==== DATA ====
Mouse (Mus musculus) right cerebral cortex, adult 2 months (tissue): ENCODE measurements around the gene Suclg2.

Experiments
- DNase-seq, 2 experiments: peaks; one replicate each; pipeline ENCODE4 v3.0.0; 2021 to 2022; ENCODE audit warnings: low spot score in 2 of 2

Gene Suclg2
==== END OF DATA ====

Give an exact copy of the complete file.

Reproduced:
Mouse (Mus musculus) right cerebral cortex, adult 2 months (tissue): ENCODE measurements around the gene Suclg2.

Experiments
- DNase-seq, 2 experiments: peaks; one replicate each; pipeline ENCODE4 v3.0.0; 2021 to 2022; ENCODE audit warnings: low spot score in 2 of 2

Gene Suclg2